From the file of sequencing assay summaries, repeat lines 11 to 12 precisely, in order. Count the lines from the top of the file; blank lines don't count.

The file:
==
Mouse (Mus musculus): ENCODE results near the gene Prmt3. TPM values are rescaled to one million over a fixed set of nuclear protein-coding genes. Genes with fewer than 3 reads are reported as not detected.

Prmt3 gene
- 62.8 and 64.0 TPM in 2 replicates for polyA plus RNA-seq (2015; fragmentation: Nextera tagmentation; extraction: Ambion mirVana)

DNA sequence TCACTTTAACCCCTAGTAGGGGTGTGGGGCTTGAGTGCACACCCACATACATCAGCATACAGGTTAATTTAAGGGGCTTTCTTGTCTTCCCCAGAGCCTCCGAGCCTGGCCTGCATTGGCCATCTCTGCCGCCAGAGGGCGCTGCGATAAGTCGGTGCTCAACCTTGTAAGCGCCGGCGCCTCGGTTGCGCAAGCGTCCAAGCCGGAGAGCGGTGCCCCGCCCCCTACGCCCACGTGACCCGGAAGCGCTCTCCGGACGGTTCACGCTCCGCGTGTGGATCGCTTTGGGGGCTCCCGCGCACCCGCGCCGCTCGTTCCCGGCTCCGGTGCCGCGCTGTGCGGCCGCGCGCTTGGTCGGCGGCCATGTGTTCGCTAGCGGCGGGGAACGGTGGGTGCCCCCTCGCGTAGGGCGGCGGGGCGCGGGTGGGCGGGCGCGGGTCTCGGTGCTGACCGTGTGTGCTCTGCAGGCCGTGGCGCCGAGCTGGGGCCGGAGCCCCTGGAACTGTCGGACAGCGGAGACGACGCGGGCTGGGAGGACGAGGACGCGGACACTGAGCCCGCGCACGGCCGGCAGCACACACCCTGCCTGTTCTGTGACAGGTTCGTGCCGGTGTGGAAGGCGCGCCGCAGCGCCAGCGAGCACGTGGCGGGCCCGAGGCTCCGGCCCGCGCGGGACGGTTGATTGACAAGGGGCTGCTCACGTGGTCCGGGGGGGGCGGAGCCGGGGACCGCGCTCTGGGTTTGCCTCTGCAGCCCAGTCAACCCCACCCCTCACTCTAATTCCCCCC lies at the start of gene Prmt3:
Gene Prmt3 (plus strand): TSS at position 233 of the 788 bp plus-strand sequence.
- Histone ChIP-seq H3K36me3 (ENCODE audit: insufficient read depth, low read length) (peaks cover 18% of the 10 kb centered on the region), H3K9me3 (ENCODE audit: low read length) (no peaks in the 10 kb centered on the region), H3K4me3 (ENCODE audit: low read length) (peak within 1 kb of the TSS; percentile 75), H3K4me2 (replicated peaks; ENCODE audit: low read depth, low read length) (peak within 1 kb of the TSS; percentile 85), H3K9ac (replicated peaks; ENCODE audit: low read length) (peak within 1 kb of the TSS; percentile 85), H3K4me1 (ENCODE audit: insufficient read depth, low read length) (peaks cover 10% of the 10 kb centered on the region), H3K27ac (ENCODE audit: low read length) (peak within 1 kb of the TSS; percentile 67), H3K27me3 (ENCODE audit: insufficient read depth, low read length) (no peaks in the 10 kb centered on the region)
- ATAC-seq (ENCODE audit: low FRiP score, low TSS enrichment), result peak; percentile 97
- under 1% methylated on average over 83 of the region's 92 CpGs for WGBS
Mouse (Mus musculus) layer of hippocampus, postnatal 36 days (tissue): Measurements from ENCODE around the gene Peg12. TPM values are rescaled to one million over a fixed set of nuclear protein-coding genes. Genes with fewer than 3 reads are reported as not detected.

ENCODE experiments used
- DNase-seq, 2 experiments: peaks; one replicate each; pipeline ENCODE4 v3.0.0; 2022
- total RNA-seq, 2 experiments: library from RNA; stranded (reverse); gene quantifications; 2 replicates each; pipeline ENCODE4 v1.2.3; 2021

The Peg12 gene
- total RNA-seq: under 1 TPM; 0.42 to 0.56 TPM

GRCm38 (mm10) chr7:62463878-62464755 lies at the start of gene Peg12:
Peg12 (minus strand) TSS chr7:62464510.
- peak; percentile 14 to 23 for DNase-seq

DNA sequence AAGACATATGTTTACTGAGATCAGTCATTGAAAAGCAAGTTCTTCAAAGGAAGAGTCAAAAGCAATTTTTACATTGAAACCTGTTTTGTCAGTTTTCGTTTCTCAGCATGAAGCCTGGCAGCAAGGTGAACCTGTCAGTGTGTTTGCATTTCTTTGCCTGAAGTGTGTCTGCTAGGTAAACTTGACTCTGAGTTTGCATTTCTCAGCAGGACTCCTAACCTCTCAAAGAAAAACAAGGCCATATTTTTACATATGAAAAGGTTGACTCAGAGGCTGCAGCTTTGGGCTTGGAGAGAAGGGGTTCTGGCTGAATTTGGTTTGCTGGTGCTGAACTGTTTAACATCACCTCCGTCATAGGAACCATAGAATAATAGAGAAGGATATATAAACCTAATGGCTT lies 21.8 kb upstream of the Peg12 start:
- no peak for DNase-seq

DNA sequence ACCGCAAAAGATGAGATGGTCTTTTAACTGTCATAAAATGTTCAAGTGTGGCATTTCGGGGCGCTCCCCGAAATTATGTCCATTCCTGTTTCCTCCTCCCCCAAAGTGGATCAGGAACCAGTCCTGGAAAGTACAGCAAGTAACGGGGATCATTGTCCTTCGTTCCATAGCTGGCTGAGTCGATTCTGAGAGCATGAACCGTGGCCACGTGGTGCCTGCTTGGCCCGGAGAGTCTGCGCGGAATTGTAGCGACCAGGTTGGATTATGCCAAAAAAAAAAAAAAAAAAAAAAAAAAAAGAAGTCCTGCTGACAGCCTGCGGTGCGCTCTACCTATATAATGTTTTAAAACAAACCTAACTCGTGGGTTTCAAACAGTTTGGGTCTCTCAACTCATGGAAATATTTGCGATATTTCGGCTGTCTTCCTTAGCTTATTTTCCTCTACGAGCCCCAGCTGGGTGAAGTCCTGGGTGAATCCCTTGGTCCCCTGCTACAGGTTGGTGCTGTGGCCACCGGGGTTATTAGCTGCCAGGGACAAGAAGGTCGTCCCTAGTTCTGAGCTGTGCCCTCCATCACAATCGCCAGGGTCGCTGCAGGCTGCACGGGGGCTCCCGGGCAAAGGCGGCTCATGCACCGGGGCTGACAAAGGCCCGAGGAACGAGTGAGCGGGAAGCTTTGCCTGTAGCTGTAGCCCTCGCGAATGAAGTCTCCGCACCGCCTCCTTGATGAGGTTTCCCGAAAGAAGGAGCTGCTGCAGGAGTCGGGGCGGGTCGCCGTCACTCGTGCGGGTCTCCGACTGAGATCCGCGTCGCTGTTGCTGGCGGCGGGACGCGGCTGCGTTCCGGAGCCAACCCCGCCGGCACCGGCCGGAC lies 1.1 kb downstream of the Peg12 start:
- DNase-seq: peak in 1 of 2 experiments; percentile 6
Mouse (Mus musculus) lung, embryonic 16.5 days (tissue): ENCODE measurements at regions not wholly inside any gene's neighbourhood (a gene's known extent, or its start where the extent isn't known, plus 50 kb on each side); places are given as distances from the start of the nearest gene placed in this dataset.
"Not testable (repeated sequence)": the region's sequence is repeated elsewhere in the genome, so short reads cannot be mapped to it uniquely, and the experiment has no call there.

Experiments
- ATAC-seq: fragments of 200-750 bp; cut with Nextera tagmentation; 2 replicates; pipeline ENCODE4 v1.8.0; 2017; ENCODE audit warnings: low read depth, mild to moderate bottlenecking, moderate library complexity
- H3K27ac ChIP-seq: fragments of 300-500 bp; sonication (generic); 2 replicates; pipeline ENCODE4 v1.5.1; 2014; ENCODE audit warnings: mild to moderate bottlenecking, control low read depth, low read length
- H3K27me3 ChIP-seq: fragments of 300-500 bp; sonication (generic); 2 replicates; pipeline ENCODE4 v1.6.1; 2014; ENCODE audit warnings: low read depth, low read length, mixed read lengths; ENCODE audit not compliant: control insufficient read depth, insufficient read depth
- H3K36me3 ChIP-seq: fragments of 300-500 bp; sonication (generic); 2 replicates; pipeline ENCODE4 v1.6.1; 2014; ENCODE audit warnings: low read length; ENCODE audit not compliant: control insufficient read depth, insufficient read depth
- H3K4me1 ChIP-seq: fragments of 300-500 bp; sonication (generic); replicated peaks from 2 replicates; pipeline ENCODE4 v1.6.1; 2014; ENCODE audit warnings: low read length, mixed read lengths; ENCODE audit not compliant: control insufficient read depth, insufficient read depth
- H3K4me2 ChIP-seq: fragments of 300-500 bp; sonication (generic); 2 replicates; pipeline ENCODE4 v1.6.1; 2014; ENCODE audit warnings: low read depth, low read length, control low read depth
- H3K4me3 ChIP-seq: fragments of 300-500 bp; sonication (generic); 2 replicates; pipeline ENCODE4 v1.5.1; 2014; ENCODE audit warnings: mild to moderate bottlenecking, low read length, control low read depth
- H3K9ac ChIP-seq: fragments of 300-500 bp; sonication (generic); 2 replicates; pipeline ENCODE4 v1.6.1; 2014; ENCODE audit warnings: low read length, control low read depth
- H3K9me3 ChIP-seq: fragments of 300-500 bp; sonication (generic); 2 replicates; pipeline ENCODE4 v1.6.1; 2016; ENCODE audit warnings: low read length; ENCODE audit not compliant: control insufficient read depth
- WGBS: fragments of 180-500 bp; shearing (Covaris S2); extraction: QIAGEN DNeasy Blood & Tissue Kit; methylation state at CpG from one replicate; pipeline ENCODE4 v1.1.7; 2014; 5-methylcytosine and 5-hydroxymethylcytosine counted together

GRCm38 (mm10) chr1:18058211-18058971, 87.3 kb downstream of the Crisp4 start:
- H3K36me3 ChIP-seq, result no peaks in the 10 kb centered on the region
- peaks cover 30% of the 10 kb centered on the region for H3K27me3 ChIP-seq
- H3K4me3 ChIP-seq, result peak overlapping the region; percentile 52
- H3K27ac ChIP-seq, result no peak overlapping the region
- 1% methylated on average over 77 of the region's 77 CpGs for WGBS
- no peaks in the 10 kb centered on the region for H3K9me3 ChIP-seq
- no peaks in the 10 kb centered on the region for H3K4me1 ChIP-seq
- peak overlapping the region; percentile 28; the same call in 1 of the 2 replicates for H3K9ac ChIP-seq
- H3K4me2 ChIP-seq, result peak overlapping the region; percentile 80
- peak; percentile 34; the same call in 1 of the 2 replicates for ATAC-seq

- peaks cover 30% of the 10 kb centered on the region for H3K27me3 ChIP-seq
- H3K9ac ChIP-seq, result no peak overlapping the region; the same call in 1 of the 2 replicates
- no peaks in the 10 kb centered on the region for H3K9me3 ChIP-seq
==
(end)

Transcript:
- DNase-seq, 2 experiments: peaks; one replicate each; pipeline ENCODE4 v3.0.0; 2022
- total RNA-seq, 2 experiments: library from RNA; stranded (reverse); gene quantifications; 2 replicates each; pipeline ENCODE4 v1.2.3; 2021